Opposites in every way...except the one that matters.
Shaw Landon loved Rule Archer from the moment she laid eyes on him. Rule is everything a straight-A pre-med student like Shaw shouldn't want - and the only person she's never tried to please. She isn't afraid of his scary piercings and tattoos or his wild attitude. Though she knows that Rule is wrong for her, her heart just won't listen.
To a rebel like Rule Archer, Shaw Landon is a stuck-up, perfect princess - and his dead twin brother's girl. She lives by other people's rules; he makes his own. He doesn't have time for a good girl like Shaw - even if she's the only one who can see the person he truly is.
But a short skirt, too many birthday cocktails, and spilled secrets lead to a night neither can forget. Now, Shaw and Rule have to figure out how a girl like her and a guy like him are supposed to be together without destroying their love...or each other.
The first Marked Men novel in Jay Crownover's combustible New Adult series.
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An opposites attract love story......
- Jordy ♡♡♡♡ "I'm proud to be a bookaholic...addicted, obsessed, passionate!!! My favorite way to relax & escape reality...."
I made it about a third of the way into “Rule” before I noticed my near constant eye-rolling. Having read a lot of YA fiction (high school and college-aged), and considering this book portrays college age youth I could not believe how sophomoric it was. Yes, it had very adult sex scenes, but anything outside the bedroom was too childish to endure. The author made them use phrases like “Go hang with your boys”, “Dude, seriously!”, “Checking out my girl!” “I thought you loved my hawk” (Rule is referring to Shaw liking his Mohawk). Also, the nickname Rule’s brother Rome called Shaw was just cringe worthy… “How are you, Little Girl?” “Take care Little Girl”. Thankfully this is a standalone book with a complete story, so if you wanted to stop at one (which I definitely will) there is no need to read the other two as you know how Rule and Shaw end-up. The author did a fair job of setting up the other characters for her next books, but no one character sparked my interest enough to use a precious credit on.
The plot was fairly sound in regards to Rule’s familial strife, but Shaw’s “tragic” rejection by her parents was contrived. Shaw is rich, very pretty, and smart and had a best friend in Rule’s twin brother Remy and loving acceptance from the Archer family, but her parents were less than ideal when it came to showing her love…really? This does not lend to the tragic figure that the author wants the reader to buy into. There definitely was no reason to accept her weakness of spirit in taking Rule back each time he decided to shut her out. Rule’s internal reflections of how much Shaw was coming to mean to him were shown to be worthless as when he got some unexpected news (news which the reader figured out chapters before) he proceeded to shut her out knowing she had a psycho Ex waiting in the wings.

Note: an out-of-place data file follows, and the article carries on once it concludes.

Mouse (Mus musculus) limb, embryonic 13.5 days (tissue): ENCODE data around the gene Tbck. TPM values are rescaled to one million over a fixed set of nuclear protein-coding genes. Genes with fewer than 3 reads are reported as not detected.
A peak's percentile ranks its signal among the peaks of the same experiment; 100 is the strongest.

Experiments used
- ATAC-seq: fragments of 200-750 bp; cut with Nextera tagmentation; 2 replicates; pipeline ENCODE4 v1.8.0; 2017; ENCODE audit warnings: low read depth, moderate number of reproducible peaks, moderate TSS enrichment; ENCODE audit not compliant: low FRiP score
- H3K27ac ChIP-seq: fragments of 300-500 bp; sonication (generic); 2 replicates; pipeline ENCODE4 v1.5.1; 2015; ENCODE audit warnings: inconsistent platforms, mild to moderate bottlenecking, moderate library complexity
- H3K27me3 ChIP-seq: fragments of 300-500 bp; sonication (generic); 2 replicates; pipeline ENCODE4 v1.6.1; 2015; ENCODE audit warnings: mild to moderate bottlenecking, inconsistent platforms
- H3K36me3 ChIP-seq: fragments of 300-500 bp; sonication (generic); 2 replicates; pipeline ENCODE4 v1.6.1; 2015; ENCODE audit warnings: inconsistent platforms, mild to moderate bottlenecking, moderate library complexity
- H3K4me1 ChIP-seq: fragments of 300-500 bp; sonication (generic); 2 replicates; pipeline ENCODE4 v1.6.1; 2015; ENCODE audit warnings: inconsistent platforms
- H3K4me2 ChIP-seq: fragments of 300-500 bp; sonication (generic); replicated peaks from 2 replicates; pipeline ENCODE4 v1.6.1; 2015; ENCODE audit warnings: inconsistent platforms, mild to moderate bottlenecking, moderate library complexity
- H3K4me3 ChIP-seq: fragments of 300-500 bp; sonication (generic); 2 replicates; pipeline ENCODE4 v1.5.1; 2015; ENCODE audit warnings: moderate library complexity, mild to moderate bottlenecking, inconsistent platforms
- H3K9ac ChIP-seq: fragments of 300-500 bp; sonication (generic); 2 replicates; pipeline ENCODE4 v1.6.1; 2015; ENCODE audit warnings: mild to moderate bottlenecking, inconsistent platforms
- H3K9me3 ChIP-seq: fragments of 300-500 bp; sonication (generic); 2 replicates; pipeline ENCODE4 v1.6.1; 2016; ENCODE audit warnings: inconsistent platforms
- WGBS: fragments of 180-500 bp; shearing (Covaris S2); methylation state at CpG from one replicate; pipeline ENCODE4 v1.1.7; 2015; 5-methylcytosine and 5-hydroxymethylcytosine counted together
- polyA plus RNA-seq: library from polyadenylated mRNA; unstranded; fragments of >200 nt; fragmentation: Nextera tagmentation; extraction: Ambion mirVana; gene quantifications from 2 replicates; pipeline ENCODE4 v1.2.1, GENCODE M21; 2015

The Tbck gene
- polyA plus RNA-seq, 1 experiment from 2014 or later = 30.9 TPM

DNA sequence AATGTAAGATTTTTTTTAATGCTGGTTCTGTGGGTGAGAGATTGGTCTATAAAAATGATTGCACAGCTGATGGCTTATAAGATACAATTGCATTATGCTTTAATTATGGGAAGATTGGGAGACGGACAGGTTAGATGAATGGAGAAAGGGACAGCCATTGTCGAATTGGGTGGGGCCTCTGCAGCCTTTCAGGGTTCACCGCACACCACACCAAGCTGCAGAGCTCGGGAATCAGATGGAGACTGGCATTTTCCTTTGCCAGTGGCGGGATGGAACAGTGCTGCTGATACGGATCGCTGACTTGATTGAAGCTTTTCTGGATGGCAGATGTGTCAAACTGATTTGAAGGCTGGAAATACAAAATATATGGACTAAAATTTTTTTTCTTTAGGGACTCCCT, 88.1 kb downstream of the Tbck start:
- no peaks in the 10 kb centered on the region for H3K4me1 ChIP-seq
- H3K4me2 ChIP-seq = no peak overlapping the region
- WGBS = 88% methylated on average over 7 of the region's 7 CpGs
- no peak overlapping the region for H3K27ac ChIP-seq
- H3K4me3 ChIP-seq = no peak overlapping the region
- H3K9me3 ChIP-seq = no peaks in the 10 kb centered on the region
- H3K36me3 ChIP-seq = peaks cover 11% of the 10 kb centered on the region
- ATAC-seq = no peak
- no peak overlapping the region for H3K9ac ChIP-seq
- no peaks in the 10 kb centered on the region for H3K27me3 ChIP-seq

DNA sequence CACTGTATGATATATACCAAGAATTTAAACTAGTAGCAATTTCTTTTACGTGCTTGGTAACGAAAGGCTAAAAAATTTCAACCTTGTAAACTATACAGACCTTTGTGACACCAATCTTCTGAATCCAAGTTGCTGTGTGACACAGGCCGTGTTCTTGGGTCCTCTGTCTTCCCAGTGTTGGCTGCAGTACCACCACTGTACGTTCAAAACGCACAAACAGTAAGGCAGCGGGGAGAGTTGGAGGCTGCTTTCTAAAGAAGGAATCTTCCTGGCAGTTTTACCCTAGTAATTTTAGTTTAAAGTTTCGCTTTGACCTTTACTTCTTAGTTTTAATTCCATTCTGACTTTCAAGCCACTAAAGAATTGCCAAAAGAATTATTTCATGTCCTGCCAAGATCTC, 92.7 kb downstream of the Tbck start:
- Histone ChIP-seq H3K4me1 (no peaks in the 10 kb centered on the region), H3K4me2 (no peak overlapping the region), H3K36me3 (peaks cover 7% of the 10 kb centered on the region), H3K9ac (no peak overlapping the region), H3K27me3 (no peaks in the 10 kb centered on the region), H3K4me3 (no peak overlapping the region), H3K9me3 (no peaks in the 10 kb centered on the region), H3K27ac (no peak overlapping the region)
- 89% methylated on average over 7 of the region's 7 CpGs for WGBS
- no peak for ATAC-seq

The theme of the tattoos and piercings got so old, so fast within the book. Rule is supposed to be this beautiful boy, yet all that anyone sees is his tattoos (which apparently cover most of his body) and his facial (and genital) piercings. This book worked so hard to make tattooing and piercing seem "cool" and acceptable that it just came off as pedestrian and silly. By the end of the book Shaw had tattoos and piercings and it was so cheesy my cholesterol went up several points. There is not one character that I actually rooted for in this book …Rule wasn’t a jerk as much as he was immature and self-absorbed and Shaw wasn’t entirely pathetic, mostly needy and spineless. My final (admittedly small) vexation with this book was that the vanilla straitlaced depiction of Rule’s parents does not fit with people who would name their sons Remy, Rule and Rome…Rule…really? I liked the dual narration and the narrators did a fine job; their voices were age appropriate to the characters they were portraying and each handled the opposite sex fairly well.
There are so many better YA fiction books out there and I’m not at all sure why this book was reviewed so highly. For YA fiction with great characters who have plausible reasons for their youthful angst check out “Easy” by Tammara Webber, “In the Band” by Jean Haus, “Pushing the Limits” by Katie McGarry and for the best of the best (if you can handle the intensity) “The Sea of Tranquility” by Katja Millay.
- Rita "Audiobooks have changed how I drive! I look forward to driving for work when I have a good book on deck."